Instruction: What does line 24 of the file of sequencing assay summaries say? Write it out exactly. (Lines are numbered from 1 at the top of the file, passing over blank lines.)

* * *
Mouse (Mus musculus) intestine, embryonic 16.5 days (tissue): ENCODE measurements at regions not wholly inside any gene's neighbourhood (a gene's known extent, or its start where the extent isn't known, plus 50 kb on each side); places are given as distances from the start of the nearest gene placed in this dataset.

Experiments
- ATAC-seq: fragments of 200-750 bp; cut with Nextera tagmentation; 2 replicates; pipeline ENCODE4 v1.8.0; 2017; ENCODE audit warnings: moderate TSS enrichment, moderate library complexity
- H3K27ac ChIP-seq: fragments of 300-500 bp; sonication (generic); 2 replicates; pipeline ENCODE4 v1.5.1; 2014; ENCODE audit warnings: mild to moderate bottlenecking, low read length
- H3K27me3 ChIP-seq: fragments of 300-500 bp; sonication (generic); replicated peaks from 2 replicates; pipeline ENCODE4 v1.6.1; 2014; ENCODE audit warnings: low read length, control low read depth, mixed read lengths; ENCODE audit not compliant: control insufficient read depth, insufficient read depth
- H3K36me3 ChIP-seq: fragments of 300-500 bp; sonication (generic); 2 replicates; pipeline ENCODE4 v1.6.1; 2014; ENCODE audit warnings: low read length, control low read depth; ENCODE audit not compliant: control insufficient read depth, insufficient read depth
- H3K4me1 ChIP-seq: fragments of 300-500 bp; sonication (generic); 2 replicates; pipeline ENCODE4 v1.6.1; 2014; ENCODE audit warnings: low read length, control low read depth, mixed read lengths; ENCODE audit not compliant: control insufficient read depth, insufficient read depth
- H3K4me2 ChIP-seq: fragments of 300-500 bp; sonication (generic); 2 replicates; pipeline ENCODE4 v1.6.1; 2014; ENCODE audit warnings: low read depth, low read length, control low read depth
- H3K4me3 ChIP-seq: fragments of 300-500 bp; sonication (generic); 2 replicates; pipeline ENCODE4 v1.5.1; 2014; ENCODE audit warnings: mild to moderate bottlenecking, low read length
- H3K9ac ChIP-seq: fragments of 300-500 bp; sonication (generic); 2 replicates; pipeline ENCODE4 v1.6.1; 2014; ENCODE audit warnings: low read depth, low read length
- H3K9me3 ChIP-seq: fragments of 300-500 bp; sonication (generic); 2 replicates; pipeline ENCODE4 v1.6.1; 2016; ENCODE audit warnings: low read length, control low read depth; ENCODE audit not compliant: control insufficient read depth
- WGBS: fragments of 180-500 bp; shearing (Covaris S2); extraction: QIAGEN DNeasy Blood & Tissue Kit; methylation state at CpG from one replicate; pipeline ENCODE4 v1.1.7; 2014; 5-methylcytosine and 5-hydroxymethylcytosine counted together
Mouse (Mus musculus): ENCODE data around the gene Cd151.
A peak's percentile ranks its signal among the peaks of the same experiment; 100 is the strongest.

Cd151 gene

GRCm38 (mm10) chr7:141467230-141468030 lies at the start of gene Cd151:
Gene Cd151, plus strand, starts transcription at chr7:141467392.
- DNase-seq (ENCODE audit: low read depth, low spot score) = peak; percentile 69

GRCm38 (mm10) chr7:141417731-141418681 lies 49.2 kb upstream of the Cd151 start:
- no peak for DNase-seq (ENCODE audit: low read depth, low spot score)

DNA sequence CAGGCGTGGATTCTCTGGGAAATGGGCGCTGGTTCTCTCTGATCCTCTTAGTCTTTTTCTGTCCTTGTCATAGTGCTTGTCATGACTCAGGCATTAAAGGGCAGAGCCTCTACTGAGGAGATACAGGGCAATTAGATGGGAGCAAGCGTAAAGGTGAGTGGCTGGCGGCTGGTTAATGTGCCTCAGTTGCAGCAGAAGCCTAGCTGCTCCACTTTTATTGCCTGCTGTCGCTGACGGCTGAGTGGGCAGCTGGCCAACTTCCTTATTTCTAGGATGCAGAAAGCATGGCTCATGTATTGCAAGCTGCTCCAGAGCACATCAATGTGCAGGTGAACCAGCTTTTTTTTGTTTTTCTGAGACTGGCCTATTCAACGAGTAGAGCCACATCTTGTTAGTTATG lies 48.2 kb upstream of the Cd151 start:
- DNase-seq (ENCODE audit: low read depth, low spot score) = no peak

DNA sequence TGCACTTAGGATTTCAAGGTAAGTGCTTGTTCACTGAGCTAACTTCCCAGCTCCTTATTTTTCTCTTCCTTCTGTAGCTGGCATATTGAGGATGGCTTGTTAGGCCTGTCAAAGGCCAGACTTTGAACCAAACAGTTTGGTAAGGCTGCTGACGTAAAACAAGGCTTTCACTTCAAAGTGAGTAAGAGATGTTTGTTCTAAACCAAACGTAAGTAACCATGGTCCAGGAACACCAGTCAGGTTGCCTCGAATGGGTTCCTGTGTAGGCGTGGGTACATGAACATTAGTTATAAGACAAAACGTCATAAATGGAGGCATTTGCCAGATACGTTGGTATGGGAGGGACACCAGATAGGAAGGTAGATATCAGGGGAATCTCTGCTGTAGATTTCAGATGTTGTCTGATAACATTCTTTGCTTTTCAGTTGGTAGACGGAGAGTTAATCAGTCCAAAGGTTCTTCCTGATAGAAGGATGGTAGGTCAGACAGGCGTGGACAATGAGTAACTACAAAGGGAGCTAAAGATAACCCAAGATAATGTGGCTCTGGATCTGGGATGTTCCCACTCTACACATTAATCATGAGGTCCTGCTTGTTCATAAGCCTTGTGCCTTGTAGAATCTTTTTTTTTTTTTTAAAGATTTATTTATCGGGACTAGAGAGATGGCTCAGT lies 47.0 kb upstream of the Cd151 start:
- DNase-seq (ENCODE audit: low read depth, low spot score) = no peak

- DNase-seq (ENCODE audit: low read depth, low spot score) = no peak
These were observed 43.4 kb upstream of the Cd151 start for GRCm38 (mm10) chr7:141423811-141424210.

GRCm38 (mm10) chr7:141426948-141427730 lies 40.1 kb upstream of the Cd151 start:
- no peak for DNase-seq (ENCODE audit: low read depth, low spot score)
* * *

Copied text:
- DNase-seq (ENCODE audit: low read depth, low spot score) = no peak